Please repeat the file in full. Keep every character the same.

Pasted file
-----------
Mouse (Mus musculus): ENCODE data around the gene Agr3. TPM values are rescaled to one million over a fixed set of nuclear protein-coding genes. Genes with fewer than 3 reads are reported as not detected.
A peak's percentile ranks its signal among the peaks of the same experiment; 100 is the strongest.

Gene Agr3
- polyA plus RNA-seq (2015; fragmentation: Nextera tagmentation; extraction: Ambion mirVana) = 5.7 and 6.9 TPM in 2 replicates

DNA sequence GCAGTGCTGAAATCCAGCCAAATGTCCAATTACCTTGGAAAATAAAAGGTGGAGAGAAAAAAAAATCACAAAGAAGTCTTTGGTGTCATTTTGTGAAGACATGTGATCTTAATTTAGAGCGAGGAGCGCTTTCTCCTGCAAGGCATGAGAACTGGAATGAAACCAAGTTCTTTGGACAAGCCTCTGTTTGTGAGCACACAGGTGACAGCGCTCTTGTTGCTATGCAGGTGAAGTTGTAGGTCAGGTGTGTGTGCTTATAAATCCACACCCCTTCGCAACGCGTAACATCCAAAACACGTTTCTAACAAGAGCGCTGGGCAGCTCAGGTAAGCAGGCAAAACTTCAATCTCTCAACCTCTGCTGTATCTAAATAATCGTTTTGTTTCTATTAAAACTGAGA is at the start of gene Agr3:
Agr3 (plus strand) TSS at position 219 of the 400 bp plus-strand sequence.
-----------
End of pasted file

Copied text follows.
Mouse (Mus musculus): ENCODE data around the gene Agr3. TPM values are rescaled to one million over a fixed set of nuclear protein-coding genes. Genes with fewer than 3 reads are reported as not detected.
A peak's percentile ranks its signal among the peaks of the same experiment; 100 is the strongest.

Gene Agr3
- polyA plus RNA-seq (2015; fragmentation: Nextera tagmentation; extraction: Ambion mirVana) = 5.7 and 6.9 TPM in 2 replicates

DNA sequence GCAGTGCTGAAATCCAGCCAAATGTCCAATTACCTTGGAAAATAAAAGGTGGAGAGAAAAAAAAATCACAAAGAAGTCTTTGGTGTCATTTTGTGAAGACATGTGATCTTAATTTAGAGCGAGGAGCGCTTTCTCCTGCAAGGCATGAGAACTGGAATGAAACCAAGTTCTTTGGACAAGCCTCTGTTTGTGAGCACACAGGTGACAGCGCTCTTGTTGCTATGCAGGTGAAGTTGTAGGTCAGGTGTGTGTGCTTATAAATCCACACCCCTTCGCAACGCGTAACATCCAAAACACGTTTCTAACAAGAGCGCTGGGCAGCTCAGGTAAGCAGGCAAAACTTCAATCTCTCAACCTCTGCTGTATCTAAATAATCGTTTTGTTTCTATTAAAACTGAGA is at the start of gene Agr3:
Agr3 (plus strand) TSS at position 219 of the 400 bp plus-strand sequence.